With someone else in control of the patch level of the operating system, testing against new updates becomes an ongoing process. None of us have ever had application issues resulting from a security update, right? The good news is, we can have snapshots of production environments, which can be used to test patches. This makes it significantly easier to have a test system that replicates production.
For many web-based applications, the costs for a cloud application are probably higher than standard shared hosting. Based on the pricing announced at PDC 2009, a simple website application with a single instance would cost around $100/month to host, compared to around $5-$20/month for standard shared hosting.
Difficulty with hosting:
Finally, in most cases, hosting an application in the cloud is not as simple as just deploying to a remote server. For existing applications, there may be some significant changes, such as replacing local connection strings with a service-oriented architecture, or utilizing high-performance storage such as tables and blobs rather than file system storage. Hopefully, the rest of this book will help diminish any differences between a local and a cloud application.
Cloud computing requires more than just a server room, and the different providers employ different technologies. In all cases, cloud computing relies on data centers in multiple geographic locations, with multiple redundancies of everything. It's quite a challenge to locate an area that is geologically stable and relatively free from severe weather events or other natural disasters, making redundancies of locations, in addition to redundancies of utilities, a necessity.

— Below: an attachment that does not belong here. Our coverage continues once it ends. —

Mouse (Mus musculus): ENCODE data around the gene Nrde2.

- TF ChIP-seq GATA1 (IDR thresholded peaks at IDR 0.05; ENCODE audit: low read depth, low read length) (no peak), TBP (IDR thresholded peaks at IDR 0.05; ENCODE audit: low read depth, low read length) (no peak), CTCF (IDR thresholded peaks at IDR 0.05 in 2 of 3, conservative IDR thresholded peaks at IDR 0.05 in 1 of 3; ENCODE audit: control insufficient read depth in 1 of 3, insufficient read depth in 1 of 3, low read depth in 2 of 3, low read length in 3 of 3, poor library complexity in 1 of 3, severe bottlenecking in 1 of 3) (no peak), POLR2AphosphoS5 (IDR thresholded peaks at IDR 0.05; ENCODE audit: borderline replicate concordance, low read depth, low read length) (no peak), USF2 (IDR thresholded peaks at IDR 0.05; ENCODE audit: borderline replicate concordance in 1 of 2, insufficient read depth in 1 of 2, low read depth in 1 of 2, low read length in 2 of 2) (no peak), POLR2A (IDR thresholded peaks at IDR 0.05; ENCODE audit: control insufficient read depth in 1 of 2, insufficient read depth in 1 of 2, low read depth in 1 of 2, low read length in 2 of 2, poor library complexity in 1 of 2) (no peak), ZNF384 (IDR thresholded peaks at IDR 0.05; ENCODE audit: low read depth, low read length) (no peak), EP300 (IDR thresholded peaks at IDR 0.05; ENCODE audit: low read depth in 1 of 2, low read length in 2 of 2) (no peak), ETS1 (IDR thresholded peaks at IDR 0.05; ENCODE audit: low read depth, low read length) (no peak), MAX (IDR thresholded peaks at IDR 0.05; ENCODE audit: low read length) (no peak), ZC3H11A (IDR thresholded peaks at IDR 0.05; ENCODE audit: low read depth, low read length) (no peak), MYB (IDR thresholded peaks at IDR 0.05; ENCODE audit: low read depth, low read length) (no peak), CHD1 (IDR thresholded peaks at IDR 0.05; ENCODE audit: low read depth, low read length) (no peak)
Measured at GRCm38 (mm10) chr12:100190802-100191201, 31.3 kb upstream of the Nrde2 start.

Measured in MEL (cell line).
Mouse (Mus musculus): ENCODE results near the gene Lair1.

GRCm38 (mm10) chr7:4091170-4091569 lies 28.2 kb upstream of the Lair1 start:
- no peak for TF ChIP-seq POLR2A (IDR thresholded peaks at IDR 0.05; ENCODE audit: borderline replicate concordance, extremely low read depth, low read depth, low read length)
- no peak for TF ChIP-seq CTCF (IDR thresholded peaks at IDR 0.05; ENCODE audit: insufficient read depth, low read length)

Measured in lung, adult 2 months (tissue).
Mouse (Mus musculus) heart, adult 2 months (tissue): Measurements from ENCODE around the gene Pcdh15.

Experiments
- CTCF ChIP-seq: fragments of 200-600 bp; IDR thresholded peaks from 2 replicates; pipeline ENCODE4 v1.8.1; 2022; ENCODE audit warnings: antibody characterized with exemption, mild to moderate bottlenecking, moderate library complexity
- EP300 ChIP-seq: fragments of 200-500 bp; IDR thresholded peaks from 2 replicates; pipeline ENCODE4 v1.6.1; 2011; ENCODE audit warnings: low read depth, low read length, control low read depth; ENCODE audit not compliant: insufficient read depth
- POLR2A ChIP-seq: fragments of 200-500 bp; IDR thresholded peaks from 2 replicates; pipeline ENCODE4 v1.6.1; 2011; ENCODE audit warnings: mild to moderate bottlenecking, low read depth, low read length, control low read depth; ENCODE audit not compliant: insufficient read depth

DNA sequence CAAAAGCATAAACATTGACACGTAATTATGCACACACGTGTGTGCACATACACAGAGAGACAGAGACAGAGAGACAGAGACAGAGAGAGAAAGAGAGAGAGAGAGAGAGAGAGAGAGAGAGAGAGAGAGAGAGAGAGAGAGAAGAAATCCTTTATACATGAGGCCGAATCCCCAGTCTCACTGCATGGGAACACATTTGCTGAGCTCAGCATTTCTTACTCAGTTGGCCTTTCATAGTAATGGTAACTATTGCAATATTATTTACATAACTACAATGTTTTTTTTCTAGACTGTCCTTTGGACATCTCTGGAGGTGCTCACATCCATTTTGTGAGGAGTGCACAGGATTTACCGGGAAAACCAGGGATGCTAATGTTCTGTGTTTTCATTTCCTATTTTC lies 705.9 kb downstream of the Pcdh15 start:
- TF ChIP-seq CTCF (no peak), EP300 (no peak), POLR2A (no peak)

Cloud data centers have moved away from the "racks-in-a-room" or "raised floor" design of traditional data centers. One of the more common designs for cloud data centers is to modify a shipping container to hold racks of servers, and then linking multiple containers together into a large center. The container-based design is used more for stability, space efficiency, and physical isolation of machines. A forty-foot tall rack of servers would be highly unstable and extremely difficult to manage. But a stack of four containers is very stable, and each container is as easy to manage as a small server room. It's also more efficient to cool a number of small rooms as compared to a giant warehouse.
For Azure, Microsoft has taken the container concept a little farther. Microsoft's Azure containers (called Generation 4 Modular Data Centers or G4MDC) are not based on a shipping container, although the end design resembles one. Technically, Microsoft's containers are classified as air handling units and the servers as heaters. Cooling is achieved by pulling outside air through filters, into the container, and around the servers at high velocity. In fact, some of Microsoft's new data centers won't even have roofs! Each G4MDC unit is completely self-contained with airflow regulation, and its own connections for power and bandwidth. Each 40-foot unit can accommodate up to 2,000 servers, and some of Microsoft's facilities will house 400,000 to 500,000 servers.
Usually, cloudy skies are a bad thing–many a day at the beach has been ruined by an abundance of clouds. But in the case of cloud computing, the more clouds, the better! The number of providers of cloud computing services is increasing, but for the enterprise developer, the three major options at the time of writing are from Google, Amazon, and Microsoft.
Google's cloud offering is named the Google AppEngine, and currently supports Python and Java languages. Data are stored in the Google AppEngine data store, a proprietary database utilizing Google Query Language (GQL). For the interested developer, Google offers a free plan with multiple applications.